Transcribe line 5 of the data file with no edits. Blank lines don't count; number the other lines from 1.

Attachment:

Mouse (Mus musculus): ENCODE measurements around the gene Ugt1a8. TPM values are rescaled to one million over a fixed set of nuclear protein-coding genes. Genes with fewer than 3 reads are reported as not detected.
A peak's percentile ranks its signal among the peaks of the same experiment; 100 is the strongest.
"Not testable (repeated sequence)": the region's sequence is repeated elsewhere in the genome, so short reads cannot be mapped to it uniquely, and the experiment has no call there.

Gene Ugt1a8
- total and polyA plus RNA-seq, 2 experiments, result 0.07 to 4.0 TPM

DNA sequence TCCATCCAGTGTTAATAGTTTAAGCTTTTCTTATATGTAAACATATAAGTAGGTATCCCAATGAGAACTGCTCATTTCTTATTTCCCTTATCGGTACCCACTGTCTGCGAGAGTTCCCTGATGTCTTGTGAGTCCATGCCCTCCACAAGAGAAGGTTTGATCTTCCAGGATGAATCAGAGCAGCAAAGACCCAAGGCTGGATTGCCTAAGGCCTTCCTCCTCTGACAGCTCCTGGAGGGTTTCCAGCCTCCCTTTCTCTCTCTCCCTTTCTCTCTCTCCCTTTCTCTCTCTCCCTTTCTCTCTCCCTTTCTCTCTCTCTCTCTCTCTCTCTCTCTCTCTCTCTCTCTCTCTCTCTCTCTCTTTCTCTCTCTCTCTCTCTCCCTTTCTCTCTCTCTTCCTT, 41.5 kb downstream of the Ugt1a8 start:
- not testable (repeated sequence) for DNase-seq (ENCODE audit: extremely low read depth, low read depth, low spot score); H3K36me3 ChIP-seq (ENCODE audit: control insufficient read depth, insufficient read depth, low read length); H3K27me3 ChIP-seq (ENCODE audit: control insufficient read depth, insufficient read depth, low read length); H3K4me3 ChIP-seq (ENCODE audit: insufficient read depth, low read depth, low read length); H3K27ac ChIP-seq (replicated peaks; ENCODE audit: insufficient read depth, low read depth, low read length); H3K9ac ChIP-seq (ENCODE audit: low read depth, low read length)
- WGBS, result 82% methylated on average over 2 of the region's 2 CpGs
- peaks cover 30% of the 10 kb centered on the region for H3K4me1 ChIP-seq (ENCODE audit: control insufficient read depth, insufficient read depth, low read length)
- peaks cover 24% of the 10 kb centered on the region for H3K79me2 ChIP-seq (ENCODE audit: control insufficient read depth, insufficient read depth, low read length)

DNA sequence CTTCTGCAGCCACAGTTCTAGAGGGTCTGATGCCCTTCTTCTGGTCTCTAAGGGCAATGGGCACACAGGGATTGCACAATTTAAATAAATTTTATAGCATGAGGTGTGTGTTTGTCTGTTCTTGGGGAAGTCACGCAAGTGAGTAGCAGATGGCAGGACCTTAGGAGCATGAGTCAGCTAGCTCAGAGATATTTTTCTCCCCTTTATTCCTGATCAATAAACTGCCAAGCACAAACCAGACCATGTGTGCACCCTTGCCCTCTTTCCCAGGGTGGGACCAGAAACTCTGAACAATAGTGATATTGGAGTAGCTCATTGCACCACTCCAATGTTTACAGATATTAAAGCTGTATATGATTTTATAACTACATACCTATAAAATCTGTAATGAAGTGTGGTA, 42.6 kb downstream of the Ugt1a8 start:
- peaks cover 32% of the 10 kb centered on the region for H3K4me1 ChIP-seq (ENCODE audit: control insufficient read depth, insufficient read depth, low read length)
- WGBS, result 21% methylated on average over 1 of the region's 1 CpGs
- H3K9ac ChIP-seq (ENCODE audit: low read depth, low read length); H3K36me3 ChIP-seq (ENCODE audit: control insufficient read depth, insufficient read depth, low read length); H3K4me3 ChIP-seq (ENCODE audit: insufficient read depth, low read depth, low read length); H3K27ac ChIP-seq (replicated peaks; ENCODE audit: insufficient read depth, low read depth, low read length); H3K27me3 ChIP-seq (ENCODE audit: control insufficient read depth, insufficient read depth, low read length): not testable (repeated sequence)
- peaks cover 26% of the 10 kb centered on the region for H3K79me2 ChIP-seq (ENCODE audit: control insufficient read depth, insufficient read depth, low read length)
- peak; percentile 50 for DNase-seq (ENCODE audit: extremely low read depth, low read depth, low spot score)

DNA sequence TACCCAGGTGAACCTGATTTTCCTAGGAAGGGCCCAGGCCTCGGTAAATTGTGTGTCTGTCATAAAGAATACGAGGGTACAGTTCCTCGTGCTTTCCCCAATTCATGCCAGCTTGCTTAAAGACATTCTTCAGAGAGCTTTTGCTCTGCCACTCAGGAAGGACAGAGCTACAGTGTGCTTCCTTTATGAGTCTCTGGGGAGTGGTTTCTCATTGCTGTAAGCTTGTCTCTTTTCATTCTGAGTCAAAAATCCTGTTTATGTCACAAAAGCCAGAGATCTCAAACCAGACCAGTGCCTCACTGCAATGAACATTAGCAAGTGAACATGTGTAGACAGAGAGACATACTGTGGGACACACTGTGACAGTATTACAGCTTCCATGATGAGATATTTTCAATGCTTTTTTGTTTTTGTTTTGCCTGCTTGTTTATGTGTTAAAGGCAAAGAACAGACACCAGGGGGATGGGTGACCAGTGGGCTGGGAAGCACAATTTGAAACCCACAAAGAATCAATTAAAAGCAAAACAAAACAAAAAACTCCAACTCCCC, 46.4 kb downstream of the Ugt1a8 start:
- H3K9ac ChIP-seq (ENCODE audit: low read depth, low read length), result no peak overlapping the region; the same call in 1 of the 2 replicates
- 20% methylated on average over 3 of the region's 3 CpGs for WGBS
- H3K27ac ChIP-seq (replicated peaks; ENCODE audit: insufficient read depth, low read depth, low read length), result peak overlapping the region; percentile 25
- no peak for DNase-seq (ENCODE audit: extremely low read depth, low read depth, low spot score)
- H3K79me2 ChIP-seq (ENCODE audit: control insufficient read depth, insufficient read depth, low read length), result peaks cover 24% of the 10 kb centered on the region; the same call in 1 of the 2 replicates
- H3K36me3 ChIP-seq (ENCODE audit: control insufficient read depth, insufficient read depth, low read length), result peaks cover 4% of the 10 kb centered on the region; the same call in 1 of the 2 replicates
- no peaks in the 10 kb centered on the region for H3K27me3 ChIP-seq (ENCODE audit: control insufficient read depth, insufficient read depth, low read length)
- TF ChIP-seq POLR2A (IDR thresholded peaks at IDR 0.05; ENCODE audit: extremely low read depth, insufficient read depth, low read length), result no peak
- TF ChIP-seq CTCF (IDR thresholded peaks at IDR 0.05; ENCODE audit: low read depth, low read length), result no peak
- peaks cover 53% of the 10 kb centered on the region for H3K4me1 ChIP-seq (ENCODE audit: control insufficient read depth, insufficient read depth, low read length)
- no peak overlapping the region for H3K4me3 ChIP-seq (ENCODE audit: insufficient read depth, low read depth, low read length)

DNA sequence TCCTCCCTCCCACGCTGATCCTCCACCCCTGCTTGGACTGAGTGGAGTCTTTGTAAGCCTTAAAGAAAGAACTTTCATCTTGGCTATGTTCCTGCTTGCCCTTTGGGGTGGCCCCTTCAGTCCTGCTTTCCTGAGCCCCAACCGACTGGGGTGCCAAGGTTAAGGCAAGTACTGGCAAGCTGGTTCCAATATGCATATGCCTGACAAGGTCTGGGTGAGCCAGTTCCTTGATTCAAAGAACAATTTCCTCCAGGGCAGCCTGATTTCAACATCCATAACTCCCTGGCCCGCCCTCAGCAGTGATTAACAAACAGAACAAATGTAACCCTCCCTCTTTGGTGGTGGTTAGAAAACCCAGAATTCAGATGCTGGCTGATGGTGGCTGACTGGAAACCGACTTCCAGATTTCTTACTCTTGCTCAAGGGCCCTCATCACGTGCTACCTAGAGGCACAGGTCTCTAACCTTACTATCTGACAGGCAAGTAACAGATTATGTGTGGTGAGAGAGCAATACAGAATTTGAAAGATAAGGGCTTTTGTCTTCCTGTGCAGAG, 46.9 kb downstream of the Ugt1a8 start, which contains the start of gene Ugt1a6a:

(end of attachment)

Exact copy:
- total and polyA plus RNA-seq, 2 experiments, result 0.07 to 4.0 TPM